Thursday, 19 January 2012

Let There be Light

Let There Be Light

Further work on the attic room today, namely wiring and plaster-boarding. I have some brave friends who will be attempting to sleep in the room on Saturday night, so the rush has been on this week to get things as habitable as possible beforehand. With just one work day to go, I shall be delighted if the plaster-boarding gets finished - though the schedule is pretty tight. In any case, the plastering proper will have to be for another time. Overall, working to such a deadline has been fun - the less one does the more one's friends have to slum it. It's win-win for me! :-)

My builder started to become very fussy indeed when electrical fittings appeared on the scene today. :-) I don't think he wants anything in bad taste to spoil his excellent work. The torchier wall lights with flambeau shades (pictured) were declared to be horrendous, and I must admit I bought them in a weak moment, when I called in at a warehouse full of lighting reclaimed during pub refits. However, I stand by my view that they give the attic room, largely devoid of character, a little lift and of course they have a suitable castley feel!. When we wired them up and switched them on (lower picture), he acquiesced that they looked better "on", and he had no end of fun at my expense: "Will the Mr. Whippy tune start, when you switch on the lights?". You get the picture. :-)

We changed the light switch 6 times, as the builder become concerned about possible non-coordination of  the brass fittings, and I wanted to make sure he was happy. :-)

The light switch in the first picture was plain white plastic (just to test the circuit) and after moving through both showy and plain antique switches, we settled on a repro brass one (£1.99) shown in the second picture - which looks fairly period but is understated and should fit in with modern brass sockets. The "Victorian" and especially the "Georgian" sockets you can buy on eBay, etc, most certainly aren't! :-)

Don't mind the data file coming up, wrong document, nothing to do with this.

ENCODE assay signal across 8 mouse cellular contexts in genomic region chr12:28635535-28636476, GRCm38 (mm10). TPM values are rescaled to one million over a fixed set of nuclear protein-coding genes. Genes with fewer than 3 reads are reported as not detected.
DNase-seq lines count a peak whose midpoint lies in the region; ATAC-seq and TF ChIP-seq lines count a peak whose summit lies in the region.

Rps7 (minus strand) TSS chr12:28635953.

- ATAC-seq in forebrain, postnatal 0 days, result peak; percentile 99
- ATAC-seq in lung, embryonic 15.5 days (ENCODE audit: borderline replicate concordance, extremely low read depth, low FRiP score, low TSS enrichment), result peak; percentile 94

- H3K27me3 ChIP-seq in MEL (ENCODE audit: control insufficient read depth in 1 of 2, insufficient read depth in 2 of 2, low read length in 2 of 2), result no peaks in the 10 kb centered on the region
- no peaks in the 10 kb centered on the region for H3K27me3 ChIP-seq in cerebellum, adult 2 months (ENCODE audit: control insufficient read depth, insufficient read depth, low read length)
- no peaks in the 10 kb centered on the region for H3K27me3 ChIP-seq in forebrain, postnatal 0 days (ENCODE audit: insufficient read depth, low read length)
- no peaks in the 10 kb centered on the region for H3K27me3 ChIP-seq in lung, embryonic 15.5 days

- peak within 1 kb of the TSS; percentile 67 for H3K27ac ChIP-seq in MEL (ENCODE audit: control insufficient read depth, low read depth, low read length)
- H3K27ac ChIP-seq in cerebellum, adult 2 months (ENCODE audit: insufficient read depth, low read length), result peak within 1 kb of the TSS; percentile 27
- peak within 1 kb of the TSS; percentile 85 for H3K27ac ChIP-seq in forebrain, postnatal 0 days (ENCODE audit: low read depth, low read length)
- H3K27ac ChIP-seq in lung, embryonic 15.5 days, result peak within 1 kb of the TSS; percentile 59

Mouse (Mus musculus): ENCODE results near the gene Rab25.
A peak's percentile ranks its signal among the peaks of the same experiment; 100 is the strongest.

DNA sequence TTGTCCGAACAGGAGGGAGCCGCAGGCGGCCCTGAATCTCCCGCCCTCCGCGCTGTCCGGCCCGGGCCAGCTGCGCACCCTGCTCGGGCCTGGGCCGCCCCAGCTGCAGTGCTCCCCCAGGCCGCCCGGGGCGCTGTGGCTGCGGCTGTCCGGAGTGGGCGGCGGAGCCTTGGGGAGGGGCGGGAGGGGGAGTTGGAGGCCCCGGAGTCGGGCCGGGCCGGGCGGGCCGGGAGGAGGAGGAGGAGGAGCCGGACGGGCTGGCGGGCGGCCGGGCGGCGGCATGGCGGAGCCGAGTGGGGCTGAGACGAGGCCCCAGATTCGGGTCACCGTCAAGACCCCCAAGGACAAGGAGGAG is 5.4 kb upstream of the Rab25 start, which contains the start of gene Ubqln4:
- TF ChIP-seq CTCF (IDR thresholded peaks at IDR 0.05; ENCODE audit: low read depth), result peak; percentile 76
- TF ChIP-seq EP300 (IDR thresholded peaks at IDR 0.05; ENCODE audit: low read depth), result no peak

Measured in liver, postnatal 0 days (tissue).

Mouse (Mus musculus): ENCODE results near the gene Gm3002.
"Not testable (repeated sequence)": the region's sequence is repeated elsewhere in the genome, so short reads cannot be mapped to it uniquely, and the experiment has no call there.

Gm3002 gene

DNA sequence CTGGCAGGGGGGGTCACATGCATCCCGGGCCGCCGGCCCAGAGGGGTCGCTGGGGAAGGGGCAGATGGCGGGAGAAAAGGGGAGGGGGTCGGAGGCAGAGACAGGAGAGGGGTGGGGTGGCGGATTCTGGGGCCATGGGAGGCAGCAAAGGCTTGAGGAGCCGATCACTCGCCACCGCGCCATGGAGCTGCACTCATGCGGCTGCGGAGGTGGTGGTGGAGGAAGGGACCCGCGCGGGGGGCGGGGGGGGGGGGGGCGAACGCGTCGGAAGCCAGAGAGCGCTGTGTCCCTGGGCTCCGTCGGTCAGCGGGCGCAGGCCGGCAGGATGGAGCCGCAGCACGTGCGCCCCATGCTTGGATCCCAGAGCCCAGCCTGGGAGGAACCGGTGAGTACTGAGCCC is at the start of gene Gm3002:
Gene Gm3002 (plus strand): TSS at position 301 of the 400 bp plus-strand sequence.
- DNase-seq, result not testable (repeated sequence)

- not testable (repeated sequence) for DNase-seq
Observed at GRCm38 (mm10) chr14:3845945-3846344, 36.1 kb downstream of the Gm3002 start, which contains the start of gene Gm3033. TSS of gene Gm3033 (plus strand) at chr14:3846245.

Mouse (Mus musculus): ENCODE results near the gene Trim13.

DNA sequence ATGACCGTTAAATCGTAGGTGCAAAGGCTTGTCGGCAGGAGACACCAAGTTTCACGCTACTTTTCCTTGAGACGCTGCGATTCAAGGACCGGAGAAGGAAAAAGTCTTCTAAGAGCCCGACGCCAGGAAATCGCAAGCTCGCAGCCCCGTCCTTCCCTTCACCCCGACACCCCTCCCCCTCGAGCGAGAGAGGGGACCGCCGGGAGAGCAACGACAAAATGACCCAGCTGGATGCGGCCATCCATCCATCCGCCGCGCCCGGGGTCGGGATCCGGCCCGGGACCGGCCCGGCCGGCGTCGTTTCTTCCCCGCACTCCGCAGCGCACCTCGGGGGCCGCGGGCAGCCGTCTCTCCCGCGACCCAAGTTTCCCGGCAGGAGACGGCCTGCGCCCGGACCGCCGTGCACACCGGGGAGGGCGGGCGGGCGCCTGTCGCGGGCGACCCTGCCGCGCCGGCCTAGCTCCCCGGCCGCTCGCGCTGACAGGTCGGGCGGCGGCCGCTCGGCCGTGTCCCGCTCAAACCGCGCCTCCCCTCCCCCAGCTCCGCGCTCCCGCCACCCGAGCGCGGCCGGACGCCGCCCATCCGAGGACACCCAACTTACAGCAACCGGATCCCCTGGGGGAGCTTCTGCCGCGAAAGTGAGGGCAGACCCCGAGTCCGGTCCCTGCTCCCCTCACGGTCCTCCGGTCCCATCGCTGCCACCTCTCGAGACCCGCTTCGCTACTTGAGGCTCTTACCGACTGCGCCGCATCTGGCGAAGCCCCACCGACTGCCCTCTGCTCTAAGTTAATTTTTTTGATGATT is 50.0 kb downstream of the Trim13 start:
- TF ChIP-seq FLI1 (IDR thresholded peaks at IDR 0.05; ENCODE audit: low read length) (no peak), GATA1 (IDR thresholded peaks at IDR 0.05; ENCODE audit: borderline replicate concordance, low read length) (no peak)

today's plaster-boarding and wall light installation

the wall lights' grand "switch-on"

Elegant in Ermine

As I walked through the castle courtyard today, a stoat in its white winter pelt crossed my path and dashed into the wood pile for refuge. Whoa - this is the first time I had seen a stoat in ermine. :-) What a beautiful animal. I had been hearing a creature moving in the castle's loft during the night above my bedroom, and had assumed it was a mouse even though it had seemed a lot bigger and louder than usual. Mystery solved - it was the stoat. This would also explain why the mouse numbers have been down inside the castle of late - this is a good thing.

It was also in the mountains above Balintore, a couple of winters ago, that I first saw hares in their white winter coats. My friends pointed them out. Up to this point I had been thinking "Most unusual for sheep to be up here.". :-)

The Ugly Mystery

Today, I received a DVD through the post of the horror film "The Ugly". I did not order this and know of no-one who would send me this. I am somewhat concerned - ID theft or insult? :-( Did you send me this film, or know who did? The envelope was empty apart from the DVD - no documentation whatsoever. Even Sherlock Holmes would be stumped. :-) I will have to view for clues!

"The Ugly" mystery - do you know anything?

Wednesday, 18 January 2012

Attic Room Dry-Lining

Yesterday, I helped my builder construct a stud wall on the east facing gable end of the attic room in the entrance tower. The day before (Monday) I helped with the stud wall on the west facing gable.

Now with all surfaces insulated, it is the one and only WARM room in the castle. You can literally feel the temperature difference when entering. It's all I can do to hold myself back from moving in - however, it is sensible to do the wiring and plaster-boarding first! :-)